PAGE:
Unless there was a basketball play called “go down to Atlanta and support cheating by doing in your power to politically prop up Beverly Hall.”

Perhaps Duncan should have picked a better role model as an example…

Fred ™

January 25th, 2013
2:45 pm

Dee Thompson

January 25th, 2013
1:58 pm

My son’s right hand was amputated when he was 5, due to frostbite. He is quite athletic. He plays tennis very well, on the school team. He also likes baseball. He catches and fields better than 90% of the kids out there, and yet he was so discouraged after the last baseball tryouts, he won’t tryout any more. That’s not right. Judge him by his abilities, not his disabilities.
+++++++++++++++++++++++++++++++++

SO how was his hitting? What about throwing the ball AFTER he caught or fielded it? Could he get the runner out more often than the kids who made the team? Did he hit the ball better than the ones he was competing against? If the answer to those questions is yes then his coach was stupid not to pick him. If no, then he wasn’t good enough.

Prof

January 25th, 2013
2:47 pm

Thank you for the compliment, GUTRAKE.

I’d also like to point out to some of the bloggers here that all of the Federal laws pertaining to legal equality for those with disabilities were passed under Republican presidents.

Nixon was President in 1973 when the Rehabilitation Act was passed by Congress, banning discrimination on the basis of disability by recipients of federal funds.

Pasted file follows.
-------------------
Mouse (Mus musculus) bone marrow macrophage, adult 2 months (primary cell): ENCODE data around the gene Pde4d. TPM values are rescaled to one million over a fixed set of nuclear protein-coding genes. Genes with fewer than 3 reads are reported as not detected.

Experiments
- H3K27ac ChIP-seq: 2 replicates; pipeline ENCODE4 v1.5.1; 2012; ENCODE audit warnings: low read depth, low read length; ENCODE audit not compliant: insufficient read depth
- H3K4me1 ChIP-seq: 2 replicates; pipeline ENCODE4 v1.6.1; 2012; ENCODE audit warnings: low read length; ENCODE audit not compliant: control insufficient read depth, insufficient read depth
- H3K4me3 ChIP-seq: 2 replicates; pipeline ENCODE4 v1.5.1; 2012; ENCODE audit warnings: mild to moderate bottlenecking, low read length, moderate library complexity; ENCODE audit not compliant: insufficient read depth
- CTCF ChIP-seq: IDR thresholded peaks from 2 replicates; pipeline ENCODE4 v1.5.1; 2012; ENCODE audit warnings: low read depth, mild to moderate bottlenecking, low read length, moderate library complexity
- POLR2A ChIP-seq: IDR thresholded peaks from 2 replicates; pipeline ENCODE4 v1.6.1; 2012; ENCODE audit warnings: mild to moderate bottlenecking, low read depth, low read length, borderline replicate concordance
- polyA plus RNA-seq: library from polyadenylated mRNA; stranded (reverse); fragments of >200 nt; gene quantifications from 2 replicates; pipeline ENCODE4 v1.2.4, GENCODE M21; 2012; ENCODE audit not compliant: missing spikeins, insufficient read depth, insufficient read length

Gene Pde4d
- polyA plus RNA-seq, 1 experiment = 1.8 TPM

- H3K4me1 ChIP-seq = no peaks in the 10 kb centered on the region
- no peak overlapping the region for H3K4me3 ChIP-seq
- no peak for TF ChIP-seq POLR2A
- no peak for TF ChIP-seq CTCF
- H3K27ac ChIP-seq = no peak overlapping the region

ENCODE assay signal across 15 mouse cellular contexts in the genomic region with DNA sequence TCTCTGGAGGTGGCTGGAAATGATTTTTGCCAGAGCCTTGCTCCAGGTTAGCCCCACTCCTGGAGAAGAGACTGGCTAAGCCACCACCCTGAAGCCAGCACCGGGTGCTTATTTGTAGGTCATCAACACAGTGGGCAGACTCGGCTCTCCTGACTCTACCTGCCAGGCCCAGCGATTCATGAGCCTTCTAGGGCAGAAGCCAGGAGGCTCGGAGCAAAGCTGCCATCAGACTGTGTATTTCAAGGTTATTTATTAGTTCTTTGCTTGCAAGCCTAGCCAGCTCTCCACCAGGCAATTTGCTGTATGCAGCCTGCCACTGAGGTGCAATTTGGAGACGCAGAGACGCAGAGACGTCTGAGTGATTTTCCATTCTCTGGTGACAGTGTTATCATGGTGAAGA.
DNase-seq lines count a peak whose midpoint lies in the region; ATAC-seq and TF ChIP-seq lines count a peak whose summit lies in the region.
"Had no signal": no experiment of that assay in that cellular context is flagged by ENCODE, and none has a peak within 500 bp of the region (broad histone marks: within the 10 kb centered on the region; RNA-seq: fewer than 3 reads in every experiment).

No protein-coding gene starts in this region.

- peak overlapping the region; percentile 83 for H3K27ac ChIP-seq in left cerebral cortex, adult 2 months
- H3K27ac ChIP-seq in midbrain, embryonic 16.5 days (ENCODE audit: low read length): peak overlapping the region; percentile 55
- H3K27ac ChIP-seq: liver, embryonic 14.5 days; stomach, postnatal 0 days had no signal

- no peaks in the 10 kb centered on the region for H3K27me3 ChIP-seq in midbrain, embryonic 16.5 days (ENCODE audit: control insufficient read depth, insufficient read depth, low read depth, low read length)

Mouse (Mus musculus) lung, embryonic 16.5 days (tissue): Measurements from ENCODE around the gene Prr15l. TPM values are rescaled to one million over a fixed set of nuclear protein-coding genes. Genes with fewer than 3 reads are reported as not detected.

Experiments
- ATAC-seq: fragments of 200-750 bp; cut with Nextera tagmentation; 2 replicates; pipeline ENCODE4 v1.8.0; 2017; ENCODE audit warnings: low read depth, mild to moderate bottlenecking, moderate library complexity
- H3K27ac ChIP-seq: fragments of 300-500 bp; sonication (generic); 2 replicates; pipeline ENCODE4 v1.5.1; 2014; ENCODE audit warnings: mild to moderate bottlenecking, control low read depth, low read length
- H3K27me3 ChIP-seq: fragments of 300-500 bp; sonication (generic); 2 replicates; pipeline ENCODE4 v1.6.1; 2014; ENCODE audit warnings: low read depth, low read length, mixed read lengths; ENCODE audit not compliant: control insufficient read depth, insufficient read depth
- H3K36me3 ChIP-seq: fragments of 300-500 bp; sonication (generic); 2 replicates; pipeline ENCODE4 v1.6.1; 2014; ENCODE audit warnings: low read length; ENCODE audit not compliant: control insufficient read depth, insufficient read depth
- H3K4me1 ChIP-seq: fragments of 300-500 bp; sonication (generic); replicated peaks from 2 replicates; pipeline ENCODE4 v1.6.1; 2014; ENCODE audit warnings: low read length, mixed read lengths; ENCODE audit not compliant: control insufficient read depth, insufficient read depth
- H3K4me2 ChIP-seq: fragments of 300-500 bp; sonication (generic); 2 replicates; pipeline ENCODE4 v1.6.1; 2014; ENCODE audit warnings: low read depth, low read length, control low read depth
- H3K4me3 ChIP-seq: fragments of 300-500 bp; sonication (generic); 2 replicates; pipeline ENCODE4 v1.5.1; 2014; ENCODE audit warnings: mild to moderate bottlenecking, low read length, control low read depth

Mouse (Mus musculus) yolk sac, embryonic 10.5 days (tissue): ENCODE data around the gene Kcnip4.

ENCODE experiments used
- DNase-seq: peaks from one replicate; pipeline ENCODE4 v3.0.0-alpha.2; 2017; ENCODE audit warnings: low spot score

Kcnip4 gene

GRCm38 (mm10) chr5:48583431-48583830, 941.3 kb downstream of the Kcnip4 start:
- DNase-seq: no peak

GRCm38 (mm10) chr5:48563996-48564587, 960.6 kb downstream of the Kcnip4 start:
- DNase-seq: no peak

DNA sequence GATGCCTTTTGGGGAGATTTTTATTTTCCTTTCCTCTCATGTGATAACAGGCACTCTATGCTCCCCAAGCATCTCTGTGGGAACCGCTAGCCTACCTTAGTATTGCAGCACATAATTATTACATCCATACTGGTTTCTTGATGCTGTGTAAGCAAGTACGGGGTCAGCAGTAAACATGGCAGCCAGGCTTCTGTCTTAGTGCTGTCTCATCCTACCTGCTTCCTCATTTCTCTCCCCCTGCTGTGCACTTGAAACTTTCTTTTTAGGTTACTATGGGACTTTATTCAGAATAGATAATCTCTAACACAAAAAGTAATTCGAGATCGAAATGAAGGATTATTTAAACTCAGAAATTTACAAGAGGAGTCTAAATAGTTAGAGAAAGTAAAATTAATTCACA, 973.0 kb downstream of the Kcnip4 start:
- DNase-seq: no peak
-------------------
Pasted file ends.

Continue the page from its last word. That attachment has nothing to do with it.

George H.W. Bush was President in 1990 when the Americans with Disabilities Act was passed by Congress.

George W. Bush was President in 2008, and expressed pride that near the end of his term the ADA Amendment Act was passed by Congress. Not only does this Act widen the definition of “disabled,” but it more explicitly details the sort of “reasonable accommodations” that businesses and schools must make to ensure access by those with disabilities.

Ben Shockley

January 25th, 2013
2:52 pm

Is irrational hatred a disability? If so, don’t tell bootney farnsworth. It might hurt her little feelings.

Harry Callahan

January 25th, 2013
2:53 pm

Is irrational hatred a disability? If so, don’t tell bootney farnsworth. It might hurt her little feelings.

Wolves Mom

January 25th, 2013
2:54 pm

Next thing you know they’ll be in combat. We’re so screwed unless we change direction.

The Truth

January 25th, 2013
2:55 pm

Anyone opposed to this should be disabled for a day to help their perspective. It’s challenging enough to be disabled without the simple thinking expressed by some of the toolboxes on this blog. Burn in Hades, you simpletons.

Ali50

January 25th, 2013
2:56 pm